Charles Cowling
  10. Charles Cowling

    Hear! Hear! What Geraldine has done takes great courage – even more so for her family, but how sad that she couldn’t end her life in her own country in her own way. Making arrangements to go to Zurich meant booking rooms and flights in advance, yet the moment of ‘enough is enough’ may not be that easy to predict. For that reason alone, she has had to make an advanced decision about when she is ready to die yet it is surely something which becomes obvious, not something one can predict in a diary. That aspect of having to travel and book to do this saddens me particularly. At least her suffering is at an end now. RIP Geraldine.

    Charles Cowling
  11. Charles Cowling

    I’m trying to concentrate on the compassion, respect and gratitude I feel for this woman, and not on the rage and despair I feel about our sluggish, ill-informed, mediocre, coarse political culture.

    We throw mud at our politicians, perhaps rightly, for moral cowardice and mediocrity; we vote for them. They don’t get there without us.

    We must continue to work for huge changes in our culture’s awareness of mortality, and then, eventually, as the rusty old wheels of the body politic clunk away, a party may actually get elected that will do something about this.

    If we all stopped denying the inevitability of death and dealt with it frankly, openly and compassionately, then someone in Geraldine’s situation could stay where she surely wanted to be when she died – at home.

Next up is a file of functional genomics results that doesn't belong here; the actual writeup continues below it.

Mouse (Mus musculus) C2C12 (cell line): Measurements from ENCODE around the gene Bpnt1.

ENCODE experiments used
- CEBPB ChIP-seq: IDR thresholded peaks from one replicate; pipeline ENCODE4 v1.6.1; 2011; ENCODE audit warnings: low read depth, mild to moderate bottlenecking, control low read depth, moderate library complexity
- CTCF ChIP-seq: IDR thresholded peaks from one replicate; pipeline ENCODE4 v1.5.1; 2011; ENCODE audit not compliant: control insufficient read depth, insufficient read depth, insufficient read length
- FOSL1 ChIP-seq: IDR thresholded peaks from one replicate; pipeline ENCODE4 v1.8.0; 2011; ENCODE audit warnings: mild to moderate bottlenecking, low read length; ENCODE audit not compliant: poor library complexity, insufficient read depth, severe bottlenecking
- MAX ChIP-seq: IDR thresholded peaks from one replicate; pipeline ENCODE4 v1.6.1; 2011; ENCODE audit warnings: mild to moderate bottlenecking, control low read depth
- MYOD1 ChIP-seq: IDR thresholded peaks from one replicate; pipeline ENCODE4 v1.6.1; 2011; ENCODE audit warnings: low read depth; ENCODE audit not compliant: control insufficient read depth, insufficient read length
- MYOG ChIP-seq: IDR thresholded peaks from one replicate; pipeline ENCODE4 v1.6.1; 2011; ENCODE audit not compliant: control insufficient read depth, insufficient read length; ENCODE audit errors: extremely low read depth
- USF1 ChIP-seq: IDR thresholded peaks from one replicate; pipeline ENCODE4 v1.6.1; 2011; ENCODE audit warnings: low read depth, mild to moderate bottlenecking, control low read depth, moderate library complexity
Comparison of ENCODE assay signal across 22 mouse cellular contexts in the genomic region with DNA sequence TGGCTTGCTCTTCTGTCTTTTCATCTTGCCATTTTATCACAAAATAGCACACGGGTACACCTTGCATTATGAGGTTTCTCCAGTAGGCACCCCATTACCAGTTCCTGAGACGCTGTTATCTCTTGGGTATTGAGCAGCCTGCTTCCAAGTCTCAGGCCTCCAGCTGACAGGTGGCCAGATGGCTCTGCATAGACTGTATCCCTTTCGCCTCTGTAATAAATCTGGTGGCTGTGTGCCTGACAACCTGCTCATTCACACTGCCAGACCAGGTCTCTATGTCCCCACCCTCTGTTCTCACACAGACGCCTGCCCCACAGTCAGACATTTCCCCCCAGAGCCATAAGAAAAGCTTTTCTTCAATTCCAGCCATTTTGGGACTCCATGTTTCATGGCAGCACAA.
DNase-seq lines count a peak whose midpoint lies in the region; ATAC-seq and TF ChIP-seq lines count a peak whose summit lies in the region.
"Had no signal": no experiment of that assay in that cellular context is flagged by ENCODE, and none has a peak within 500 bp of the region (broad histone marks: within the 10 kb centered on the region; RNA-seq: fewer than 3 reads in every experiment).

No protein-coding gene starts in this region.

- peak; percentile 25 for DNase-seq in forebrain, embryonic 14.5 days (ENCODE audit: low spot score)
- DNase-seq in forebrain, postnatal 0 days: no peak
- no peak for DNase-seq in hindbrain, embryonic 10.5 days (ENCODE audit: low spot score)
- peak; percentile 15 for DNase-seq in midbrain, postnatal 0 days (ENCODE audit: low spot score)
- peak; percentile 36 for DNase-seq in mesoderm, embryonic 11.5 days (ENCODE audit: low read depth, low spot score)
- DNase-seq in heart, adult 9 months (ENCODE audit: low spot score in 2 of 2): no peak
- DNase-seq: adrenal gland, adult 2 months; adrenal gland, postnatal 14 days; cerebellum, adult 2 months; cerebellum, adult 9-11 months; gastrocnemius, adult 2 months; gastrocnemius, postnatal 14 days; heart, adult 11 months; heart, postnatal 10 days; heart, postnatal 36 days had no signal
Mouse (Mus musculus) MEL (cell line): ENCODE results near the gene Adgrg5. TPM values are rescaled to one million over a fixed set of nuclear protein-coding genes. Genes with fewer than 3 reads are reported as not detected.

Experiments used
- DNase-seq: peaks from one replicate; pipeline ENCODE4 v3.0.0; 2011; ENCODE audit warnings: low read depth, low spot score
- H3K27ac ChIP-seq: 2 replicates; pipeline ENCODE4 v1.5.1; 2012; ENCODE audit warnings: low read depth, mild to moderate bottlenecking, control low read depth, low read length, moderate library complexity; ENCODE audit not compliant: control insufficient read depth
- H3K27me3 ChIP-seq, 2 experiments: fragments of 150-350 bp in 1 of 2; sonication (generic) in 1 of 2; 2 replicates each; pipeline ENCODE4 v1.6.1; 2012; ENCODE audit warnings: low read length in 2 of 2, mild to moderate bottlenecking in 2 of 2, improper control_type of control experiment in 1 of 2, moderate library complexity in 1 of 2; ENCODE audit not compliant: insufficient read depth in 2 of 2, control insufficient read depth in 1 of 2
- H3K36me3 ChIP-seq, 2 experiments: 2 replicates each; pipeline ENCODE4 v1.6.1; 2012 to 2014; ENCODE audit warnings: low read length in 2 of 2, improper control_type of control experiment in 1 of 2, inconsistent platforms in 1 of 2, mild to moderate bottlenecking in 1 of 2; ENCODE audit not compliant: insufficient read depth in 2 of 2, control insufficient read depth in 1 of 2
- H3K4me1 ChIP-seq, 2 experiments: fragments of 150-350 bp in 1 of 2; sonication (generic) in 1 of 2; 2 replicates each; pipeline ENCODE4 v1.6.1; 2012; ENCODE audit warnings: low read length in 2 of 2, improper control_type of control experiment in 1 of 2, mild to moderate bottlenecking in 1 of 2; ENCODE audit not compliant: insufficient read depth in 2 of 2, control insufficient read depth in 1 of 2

Charles Cowling
  12. Charles Cowling

    I have added one now, Simon.

    Charles Cowling
  13. Charles Cowling
    Simon Ferrar

    No one can stand in the shoes of another and make a judgement on what is right for them.

    We can only, honestly (and hopefully) judge our own end-of-life circumstances.

    My heart goes out to all of Geraldine’s family and all of you who knew Geraldine, in the knowledge that you couldn’t all be together today, at her home, when she died. I cry with you.

    I didn’t know Geraldine but I do so admire her determination and courage; to arrange your own death and then publicise the reason for it, is in my opinion, both extraordinary and dignified.

    I hope and trust that this small mention promotes more discussion. Those in charge please take note.

    The existence of Digitas in the UK consciousness is a travesty – 21st century politicians and policy-makers should have the balls to confront the issues of assisted death; let those that are able, make their own end-of-life decisions and let them exercise their right to death in a place of their choosing.

    Let the law continue to protect the vunerable and the un-aware.

    PS If any one has a photo of Geraldine in life it would be lovely to see her.

    Charles Cowling